Cost Reimbursement or Prime Cost – An Overview

Cost Reimbursement or Prime Cost – An Overview

Under a cost reimbursement or prime cost contract arrangement the contractor is appointed, possibly in competition, but on many occasions by negotiation, to carry out the works on the basis that he is paid his actual costs. He also receives a fixed fee or percentage for overheads and profit, which if competitive tendering is possible, can form the basis of the tender.

This arrangement has by many been likened to the daywork procurement method as the proposals are based purely in many cases on the percentage addition or fixed fee which is placed upon the actual costs of the works in very similar way to when a contractor claims against dayworks executed under the standard forms of contract available in Malaysia.

There is no specific standard form of contract for use in the Malaysian market and to adopt a cost reimbursement or Prime Cost arrangement would require a bespoke contract or adoption of a standard form from overseas such as the JCT PCC 2011 Form of Contract.

If adopting this form generally the arrangement would be that the works proceeds on the basis of a brief specification, drawings (if any) and an estimate of its cost. Interim payments are normally monthly unless stated otherwise. As expanded upon below this is a high risk contract for the Employer in terms of cost and much depends on the efficiency of the Contractor in carrying out the Works economically. The contract contains various provisions to assist in keeping the expenditure of Prime Cost to the minimum needed to provide the Works required by the completion date.

The main advantage to adopting this procurement and contracting option is:

It enables a very early start and involves a very short lead-time or tender period as the contractor has not got to source competitive prices for good, materials, labour and specialist items at the time of submitting his proposal he merely has to estimate and forecast his site administration costs and overheads then add an amount for his for profit expectation.

The disadvantages to adopting the cost reimbursement or prime cost arrangement are:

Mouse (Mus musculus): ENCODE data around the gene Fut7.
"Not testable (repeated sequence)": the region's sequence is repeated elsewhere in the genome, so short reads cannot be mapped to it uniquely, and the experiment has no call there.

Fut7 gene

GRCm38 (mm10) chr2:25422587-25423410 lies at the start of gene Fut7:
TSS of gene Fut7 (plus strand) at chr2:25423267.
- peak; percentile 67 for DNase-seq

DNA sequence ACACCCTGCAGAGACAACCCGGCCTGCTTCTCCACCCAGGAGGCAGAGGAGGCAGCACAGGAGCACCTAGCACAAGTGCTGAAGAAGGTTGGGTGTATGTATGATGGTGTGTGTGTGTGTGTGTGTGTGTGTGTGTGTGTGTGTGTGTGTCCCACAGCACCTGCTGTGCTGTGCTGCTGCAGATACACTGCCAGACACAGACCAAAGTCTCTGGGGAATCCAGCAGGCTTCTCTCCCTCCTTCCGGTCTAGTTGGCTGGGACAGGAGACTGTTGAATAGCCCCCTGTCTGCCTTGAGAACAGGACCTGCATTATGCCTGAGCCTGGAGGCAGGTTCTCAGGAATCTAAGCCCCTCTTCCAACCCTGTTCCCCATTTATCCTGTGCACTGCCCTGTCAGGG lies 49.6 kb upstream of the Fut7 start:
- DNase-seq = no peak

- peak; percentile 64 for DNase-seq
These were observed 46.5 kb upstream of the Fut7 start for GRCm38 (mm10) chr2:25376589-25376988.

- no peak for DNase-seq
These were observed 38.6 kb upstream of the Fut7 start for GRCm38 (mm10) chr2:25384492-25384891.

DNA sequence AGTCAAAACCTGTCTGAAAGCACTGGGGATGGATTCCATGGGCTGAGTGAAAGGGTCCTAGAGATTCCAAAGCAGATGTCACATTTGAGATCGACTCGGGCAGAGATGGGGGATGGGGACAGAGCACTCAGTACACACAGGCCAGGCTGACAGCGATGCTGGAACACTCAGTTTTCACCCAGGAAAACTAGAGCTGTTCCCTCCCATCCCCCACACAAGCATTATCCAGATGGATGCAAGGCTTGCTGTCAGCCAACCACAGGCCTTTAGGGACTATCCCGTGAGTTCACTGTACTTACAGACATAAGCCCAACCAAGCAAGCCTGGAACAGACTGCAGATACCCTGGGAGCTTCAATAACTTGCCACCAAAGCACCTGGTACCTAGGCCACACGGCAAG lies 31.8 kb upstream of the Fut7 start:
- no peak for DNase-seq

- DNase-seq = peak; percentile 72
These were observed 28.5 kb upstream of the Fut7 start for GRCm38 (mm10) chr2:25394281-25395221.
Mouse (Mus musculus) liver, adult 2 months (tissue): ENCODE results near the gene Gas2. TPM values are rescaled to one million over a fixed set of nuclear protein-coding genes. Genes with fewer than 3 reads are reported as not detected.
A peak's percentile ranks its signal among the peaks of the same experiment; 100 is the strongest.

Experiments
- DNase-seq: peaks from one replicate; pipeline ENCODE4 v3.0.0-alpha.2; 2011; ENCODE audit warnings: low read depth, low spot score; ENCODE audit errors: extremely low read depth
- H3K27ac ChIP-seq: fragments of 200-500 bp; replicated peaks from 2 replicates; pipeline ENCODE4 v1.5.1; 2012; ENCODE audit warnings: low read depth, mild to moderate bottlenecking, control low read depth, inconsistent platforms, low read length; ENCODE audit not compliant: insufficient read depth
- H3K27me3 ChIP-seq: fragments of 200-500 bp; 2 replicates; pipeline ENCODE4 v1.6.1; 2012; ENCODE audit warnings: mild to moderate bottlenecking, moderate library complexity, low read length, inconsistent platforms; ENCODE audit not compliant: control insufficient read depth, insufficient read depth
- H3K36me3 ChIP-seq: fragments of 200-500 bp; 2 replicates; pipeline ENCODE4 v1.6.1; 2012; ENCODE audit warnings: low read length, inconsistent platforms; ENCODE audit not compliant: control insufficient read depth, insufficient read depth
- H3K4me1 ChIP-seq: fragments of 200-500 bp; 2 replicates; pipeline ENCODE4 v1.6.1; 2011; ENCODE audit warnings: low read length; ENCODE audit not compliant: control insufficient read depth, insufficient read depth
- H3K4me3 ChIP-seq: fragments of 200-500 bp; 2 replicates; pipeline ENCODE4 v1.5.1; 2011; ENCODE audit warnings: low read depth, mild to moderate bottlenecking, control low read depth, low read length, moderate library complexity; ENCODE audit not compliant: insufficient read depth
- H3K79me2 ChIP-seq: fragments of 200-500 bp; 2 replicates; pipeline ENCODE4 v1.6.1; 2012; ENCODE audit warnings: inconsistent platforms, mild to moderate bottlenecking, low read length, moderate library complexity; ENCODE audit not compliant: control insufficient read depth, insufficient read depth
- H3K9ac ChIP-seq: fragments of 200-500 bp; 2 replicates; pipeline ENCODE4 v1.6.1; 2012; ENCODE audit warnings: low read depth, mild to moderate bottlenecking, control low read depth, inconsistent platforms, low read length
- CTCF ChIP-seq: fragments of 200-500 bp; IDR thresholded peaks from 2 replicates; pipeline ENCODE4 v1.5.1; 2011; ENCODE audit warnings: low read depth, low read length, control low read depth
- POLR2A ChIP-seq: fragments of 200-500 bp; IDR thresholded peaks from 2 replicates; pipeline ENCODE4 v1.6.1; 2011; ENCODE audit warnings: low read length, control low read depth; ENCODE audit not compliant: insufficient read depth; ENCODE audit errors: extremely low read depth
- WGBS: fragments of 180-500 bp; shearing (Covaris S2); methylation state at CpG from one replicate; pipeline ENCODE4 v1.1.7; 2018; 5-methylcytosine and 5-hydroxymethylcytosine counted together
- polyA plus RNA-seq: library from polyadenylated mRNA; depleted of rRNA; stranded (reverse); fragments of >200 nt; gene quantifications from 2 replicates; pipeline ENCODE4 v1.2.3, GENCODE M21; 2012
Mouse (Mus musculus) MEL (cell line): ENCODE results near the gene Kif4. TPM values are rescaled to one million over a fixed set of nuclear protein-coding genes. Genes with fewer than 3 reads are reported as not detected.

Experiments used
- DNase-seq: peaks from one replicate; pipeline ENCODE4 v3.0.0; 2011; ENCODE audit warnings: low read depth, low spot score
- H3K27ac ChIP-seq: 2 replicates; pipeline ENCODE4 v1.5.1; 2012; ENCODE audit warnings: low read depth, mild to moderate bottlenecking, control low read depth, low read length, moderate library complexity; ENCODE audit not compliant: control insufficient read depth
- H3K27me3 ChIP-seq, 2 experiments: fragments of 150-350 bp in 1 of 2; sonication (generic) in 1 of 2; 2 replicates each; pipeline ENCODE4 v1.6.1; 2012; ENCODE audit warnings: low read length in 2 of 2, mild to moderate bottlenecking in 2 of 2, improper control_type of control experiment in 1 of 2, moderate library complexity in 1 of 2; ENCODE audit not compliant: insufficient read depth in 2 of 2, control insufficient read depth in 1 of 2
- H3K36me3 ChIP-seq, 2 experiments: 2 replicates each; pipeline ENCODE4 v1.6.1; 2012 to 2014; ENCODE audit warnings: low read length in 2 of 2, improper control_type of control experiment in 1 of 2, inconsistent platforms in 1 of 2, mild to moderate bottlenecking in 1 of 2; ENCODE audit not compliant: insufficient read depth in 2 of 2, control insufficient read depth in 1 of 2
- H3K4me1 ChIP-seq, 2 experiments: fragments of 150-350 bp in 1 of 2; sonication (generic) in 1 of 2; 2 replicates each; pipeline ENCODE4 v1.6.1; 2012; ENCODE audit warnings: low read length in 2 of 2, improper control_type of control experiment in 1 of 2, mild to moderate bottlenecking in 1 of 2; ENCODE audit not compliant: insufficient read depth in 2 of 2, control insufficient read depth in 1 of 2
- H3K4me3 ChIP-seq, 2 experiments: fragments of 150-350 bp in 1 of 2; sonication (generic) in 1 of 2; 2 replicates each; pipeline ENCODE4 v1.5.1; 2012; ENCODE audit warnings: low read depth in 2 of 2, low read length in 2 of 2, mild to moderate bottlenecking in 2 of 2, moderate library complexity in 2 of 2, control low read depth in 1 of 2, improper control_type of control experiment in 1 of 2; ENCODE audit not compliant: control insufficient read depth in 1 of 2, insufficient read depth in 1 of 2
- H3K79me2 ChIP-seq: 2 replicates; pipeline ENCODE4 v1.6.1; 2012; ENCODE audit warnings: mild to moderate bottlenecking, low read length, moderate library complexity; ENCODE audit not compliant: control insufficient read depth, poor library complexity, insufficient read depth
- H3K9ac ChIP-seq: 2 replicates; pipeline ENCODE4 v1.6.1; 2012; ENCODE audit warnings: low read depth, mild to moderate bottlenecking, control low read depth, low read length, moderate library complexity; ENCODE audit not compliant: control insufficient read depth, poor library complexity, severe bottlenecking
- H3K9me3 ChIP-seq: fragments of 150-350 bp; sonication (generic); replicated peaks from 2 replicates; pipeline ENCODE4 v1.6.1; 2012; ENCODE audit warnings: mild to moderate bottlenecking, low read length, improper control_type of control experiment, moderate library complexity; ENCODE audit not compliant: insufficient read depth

Overall project cost control can be very difficult due to the Contractor having no great incentive to keep material, labour and subcontract costs down. His main incentive lies in maintaining his overheads within budget and spending more on the labour materials, goods and subcontract packages if he is paid on a percentage basis rather than fixed fee.

It is often difficult to ensure that errors and bad workmanship are borne by the contractor and sub-contracted works, particularly if all works are let on a prime cost basis. It is for this reason that in many cases sub-contract packages are let on a competitive lump sum basis in order to maintain a deal of cost control. Additionally it may be a term of the tender that a reduction in the costs is made to cover such abortive work. Similarly, it is normal to restrict head office staff costs such that a proportion of these are included in the fixed fee; and to agree a schedule of site staff and site establishment costs in order to create some level of cost certainty.

The risk for unforeseen circumstances generally lies with the client. The Contractors risk are minimal and this risk share can lead to the contractor not taking as much care or being as proactive in the problem and risk mitigation areas of administration as would be the case if he were exposed to the risks.

Prime cost and cost reimbursement contract arrangements are seen by many as a last resort method of procuring construction works or a project due to the high level of uncertainty of the final costs which are inherent in the adoption of this process. It is generally only suitable where time is the most critical factor and an immediate start is necessary. Emergency projects are also another example where this method of execution of the works is desirable to remove a risk to the public or to repair a facility which is of critical importance. This is not a procurement route we would recommend for adoption on standard building or engineering projects as the focus is on execution with the shortest possible lead time and not in normal circumstances beneficial to a projects cost, quality or function.


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